This quote shows that isolation causes dangerous behavior. Mentally, Frankenstein is damaged, which is evident when he states that he feels no right to share experiences and converse with his family. Secondly, while in isolation, Frankenstein created a monster. The isolation drove him to create this monster because nobody could help him with his decisions, which presented Frankenstein with awful consequences. Indirectly, Frankenstein’s isolation caused physical destruction to his family because it made him ignorant of the repercussions of his creation.
For instance, Frankenstein is now apologetic for his creation, because “ the beauty of the dream [has] vanished” Frankenstein looks a the creature with such “breathless horded disgust,” he no longer wish for creation to exist (Shelley 70). Frankenstein feel s ambulant because of his actions, he now regrets the making of his creation. Victor Frankenstein is now feared of the hideous creature he has created, no longer wants the recognition of creating this creature, this creature isn’t even socially accepted because of his appearance. As a result, Frankenstein in the real monster of the novel, because he has regrets for the created a creature without facing the fact that it would eventually have to socially interact with others. The actions of Frankenstein creating this frightening creature, created a wretched outcome, because the creature was overwhelmed with such hate that the creature had killed people whom Victor Frankenstein cared for.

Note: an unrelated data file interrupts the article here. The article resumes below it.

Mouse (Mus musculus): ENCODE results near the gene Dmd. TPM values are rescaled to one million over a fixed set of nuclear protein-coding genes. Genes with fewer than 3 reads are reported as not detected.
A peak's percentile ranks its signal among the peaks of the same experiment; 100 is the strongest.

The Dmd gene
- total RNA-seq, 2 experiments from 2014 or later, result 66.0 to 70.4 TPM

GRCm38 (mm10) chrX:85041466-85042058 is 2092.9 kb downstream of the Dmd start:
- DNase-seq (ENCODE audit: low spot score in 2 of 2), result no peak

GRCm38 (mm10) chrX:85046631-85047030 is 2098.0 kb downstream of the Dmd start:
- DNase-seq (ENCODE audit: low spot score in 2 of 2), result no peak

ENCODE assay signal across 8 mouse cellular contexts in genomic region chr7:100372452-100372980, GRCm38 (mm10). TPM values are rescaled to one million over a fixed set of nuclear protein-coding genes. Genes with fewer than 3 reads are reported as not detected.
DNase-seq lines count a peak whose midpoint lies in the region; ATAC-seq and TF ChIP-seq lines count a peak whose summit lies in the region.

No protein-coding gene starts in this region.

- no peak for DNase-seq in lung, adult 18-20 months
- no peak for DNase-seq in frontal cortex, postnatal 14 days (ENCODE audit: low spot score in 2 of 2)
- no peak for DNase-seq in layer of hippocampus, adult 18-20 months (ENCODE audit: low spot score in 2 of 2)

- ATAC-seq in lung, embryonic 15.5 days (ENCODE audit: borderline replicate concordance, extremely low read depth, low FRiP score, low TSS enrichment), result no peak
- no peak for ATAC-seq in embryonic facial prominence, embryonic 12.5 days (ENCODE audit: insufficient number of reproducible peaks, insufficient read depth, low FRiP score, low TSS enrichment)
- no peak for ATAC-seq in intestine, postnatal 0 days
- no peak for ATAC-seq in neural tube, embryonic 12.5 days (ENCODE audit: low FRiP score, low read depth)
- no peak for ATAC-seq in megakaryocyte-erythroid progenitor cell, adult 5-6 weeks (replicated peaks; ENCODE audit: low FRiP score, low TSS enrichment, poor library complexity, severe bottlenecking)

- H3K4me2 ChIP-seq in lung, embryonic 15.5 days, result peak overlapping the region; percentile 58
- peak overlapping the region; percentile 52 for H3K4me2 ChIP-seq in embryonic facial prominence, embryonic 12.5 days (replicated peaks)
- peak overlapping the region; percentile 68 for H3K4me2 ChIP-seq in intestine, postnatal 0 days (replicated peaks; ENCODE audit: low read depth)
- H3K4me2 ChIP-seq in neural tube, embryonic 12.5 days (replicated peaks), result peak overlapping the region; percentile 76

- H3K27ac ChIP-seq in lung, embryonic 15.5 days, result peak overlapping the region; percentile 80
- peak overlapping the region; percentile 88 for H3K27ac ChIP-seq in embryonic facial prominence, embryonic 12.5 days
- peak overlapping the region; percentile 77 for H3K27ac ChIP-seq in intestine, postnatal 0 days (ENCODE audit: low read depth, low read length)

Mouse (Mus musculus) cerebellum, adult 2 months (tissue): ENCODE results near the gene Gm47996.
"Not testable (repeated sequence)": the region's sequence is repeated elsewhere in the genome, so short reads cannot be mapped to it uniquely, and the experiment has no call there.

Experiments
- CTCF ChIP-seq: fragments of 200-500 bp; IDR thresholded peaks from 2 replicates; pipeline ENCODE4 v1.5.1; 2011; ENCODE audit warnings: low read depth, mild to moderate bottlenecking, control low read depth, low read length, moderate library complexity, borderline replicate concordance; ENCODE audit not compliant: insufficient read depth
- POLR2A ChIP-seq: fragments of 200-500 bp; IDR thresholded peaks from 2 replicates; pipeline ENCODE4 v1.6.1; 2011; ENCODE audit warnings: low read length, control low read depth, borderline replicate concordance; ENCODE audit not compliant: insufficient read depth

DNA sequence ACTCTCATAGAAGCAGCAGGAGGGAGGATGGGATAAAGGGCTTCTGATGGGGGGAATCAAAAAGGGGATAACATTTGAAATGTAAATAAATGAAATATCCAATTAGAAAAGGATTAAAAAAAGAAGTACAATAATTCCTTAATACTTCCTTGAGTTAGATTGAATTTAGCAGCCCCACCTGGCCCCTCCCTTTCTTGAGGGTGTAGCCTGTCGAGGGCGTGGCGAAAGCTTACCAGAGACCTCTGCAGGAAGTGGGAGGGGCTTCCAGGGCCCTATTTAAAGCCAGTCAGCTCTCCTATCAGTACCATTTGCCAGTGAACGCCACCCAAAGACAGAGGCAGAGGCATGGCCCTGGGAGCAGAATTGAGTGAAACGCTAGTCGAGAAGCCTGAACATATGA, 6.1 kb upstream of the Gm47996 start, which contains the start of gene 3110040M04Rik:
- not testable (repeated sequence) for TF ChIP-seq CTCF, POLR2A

His interests no longer revolve around creating new life. Instead, his concerns revolve around never having to see what the creature e so carelessly created again.The appearance based society in which the creature live in revolt in fear and disgust upon seeing him in the streets, they blame him for the cause of the plague and mob him and attempt to
The monster’s diligence for being human remains a notable aspect of his life throughout the story, however the rejection by society towards him begins to overtake his human nature. David Collings corroborates this view in his Psychoanalytic criticism of Frankenstein by acknowledging that the monster wants to “enter the social world, belong to a family, converse, and have a sexual parOne clearly identifiable human feelings that the monster experiences throughout the novel is remorse for the actions he has taken. This becomes more notable as the story progresses especially when the monster states that his “heart was poisoned with remorse” (Shelley 186). In this vital statement said by the monster, his intense regret for his murders is clearly conveyed. He even goes to the extent to metaphorically hyperbolize his feelings of remorse by stating that they have “poisoned” his heart.
Victor assumes that role of Satan. Victor portrayals Satan because he has attempted to assume God’s role. In this novel Victor’s actions do not contribute to any good outcomes, instead they destroy his family, and hurt several people along the way. One of the repeated themes in Frankenstein is the feeling recalled when Victor or the creature think of their fathers. Victor’s father, who is Alphonse Frankenstein, and the monsters father, which is Victor.
Victor conveys that any human cannot withstand the ugliness of the face of the monster. A simile is used to compare a mummy risen from the dead is not even as close to disturbing as the despicable monster he created. The Dante references to Dante’s Inferno, Dante has come across many demons in hell but, even Frankenstein’s monster is viler than any demon in hell. In response to the monster being born Victor flees in horror. He wants nothing to do with the monster it frightens him so that he deserts it to fend for itself in his apartment not caring about any sort of trouble the monster can cause: “I then reflected, and the thought made me shiver, that the creature whom I had left in my apartment might still be in there, alive and walking about.